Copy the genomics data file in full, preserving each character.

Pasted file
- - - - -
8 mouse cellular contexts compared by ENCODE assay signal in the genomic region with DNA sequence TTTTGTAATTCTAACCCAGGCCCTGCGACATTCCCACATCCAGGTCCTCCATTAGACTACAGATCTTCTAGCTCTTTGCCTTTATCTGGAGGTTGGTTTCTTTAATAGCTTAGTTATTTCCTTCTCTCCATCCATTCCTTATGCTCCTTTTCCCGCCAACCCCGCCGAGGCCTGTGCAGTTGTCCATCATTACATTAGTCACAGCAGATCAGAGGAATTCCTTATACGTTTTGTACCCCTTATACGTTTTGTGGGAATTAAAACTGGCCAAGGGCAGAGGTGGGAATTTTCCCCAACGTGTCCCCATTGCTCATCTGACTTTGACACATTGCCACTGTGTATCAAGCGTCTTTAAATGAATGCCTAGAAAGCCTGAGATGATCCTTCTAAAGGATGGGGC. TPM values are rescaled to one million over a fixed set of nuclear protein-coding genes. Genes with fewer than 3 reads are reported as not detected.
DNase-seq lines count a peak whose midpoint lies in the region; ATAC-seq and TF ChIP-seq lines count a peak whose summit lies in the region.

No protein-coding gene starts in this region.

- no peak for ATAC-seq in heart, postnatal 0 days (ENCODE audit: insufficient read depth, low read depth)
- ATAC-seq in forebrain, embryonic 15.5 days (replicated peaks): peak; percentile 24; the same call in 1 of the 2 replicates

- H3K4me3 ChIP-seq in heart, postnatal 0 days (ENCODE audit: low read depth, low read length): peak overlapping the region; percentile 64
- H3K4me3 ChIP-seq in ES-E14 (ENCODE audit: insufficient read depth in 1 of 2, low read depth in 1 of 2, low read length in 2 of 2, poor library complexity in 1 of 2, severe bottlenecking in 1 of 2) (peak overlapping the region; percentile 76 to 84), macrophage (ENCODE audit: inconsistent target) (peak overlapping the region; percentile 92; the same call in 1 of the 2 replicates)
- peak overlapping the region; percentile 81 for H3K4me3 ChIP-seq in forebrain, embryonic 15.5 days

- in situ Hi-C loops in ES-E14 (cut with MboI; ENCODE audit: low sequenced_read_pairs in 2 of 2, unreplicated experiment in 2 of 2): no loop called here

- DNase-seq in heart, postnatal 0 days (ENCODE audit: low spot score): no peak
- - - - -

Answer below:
8 mouse cellular contexts compared by ENCODE assay signal in the genomic region with DNA sequence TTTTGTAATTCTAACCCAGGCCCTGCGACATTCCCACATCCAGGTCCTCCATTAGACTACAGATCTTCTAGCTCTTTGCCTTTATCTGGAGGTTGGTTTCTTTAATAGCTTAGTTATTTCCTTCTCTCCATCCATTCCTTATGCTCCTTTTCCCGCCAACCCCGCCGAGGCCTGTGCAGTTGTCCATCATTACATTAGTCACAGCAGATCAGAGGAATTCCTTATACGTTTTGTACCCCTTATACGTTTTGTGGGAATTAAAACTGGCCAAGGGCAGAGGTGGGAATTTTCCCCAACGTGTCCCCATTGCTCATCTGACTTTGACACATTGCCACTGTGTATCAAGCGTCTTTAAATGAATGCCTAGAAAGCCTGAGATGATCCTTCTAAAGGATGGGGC. TPM values are rescaled to one million over a fixed set of nuclear protein-coding genes. Genes with fewer than 3 reads are reported as not detected.
DNase-seq lines count a peak whose midpoint lies in the region; ATAC-seq and TF ChIP-seq lines count a peak whose summit lies in the region.

No protein-coding gene starts in this region.

- no peak for ATAC-seq in heart, postnatal 0 days (ENCODE audit: insufficient read depth, low read depth)
- ATAC-seq in forebrain, embryonic 15.5 days (replicated peaks): peak; percentile 24; the same call in 1 of the 2 replicates

- H3K4me3 ChIP-seq in heart, postnatal 0 days (ENCODE audit: low read depth, low read length): peak overlapping the region; percentile 64
- H3K4me3 ChIP-seq in ES-E14 (ENCODE audit: insufficient read depth in 1 of 2, low read depth in 1 of 2, low read length in 2 of 2, poor library complexity in 1 of 2, severe bottlenecking in 1 of 2) (peak overlapping the region; percentile 76 to 84), macrophage (ENCODE audit: inconsistent target) (peak overlapping the region; percentile 92; the same call in 1 of the 2 replicates)
- peak overlapping the region; percentile 81 for H3K4me3 ChIP-seq in forebrain, embryonic 15.5 days

- in situ Hi-C loops in ES-E14 (cut with MboI; ENCODE audit: low sequenced_read_pairs in 2 of 2, unreplicated experiment in 2 of 2): no loop called here

- DNase-seq in heart, postnatal 0 days (ENCODE audit: low spot score): no peak